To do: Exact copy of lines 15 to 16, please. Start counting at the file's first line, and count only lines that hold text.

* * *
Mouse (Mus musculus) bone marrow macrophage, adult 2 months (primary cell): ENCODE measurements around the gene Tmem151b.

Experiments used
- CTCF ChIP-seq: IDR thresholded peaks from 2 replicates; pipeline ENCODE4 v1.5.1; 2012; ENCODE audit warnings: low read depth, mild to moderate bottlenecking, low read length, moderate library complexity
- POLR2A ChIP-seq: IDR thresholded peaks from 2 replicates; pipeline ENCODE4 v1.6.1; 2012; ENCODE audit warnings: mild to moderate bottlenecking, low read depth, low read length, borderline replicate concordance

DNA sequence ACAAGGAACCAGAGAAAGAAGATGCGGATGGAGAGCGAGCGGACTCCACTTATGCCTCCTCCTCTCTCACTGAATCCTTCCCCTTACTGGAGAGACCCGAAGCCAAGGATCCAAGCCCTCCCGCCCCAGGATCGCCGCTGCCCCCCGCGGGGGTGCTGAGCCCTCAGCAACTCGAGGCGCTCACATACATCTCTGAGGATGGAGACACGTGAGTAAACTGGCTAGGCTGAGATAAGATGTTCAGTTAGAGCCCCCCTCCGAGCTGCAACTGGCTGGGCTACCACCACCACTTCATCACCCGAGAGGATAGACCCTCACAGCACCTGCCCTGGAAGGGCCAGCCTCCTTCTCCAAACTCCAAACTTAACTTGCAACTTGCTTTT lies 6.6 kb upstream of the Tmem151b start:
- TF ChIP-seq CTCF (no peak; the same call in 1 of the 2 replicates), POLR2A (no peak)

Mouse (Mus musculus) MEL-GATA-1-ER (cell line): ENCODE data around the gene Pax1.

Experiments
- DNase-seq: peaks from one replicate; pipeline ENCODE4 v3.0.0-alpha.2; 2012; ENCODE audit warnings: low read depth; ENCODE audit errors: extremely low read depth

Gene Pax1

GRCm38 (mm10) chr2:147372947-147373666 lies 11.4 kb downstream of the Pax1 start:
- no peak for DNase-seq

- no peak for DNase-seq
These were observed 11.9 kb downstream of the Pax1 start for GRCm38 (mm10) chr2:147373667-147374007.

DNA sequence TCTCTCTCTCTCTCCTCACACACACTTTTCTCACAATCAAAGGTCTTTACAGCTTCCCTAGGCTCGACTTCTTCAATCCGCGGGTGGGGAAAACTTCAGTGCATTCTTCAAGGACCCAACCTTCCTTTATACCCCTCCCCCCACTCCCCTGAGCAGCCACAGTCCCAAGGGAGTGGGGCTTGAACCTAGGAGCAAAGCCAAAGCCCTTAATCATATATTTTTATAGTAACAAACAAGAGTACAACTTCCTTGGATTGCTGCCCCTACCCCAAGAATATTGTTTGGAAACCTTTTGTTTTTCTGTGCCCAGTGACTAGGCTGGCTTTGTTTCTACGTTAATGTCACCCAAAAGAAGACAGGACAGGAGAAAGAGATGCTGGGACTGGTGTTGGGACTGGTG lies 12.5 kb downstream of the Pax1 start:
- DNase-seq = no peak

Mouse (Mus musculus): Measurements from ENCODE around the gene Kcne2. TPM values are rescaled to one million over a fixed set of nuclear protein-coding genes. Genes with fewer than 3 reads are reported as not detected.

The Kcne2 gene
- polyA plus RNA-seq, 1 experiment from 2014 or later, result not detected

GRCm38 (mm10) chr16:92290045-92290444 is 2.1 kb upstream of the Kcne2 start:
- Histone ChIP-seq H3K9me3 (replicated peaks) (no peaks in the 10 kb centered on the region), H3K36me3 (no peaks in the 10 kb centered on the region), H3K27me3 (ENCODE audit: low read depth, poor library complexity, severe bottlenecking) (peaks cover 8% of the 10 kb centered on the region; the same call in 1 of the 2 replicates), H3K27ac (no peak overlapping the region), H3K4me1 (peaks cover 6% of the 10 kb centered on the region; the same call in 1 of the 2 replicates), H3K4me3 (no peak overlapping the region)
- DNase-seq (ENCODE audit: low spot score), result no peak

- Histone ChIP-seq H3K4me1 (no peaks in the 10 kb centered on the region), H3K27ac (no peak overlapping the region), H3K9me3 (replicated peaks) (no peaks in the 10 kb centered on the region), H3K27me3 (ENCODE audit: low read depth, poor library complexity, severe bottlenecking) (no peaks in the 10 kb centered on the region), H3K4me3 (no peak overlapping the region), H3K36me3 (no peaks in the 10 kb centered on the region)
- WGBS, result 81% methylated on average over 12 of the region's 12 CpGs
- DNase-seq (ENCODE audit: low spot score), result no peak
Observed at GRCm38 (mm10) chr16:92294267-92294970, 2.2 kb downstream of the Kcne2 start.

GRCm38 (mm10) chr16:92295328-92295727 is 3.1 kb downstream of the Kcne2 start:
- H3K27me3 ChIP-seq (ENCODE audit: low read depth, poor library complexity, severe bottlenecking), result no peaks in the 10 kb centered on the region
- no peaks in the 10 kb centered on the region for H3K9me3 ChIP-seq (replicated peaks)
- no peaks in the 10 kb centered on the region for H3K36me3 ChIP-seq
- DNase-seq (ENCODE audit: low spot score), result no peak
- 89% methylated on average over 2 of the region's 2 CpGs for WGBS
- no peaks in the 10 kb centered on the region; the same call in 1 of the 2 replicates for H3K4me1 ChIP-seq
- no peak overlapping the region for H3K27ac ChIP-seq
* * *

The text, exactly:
DNA sequence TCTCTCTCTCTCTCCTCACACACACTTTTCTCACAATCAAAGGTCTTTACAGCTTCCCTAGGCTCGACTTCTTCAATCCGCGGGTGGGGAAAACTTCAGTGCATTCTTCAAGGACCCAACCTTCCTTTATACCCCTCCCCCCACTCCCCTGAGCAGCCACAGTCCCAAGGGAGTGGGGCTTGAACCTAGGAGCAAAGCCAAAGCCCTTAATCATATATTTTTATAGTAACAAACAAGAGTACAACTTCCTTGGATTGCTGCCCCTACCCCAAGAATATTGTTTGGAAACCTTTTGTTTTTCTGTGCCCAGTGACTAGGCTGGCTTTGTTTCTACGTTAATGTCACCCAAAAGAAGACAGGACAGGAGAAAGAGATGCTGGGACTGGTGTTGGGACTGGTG lies 12.5 kb downstream of the Pax1 start:
- DNase-seq = no peak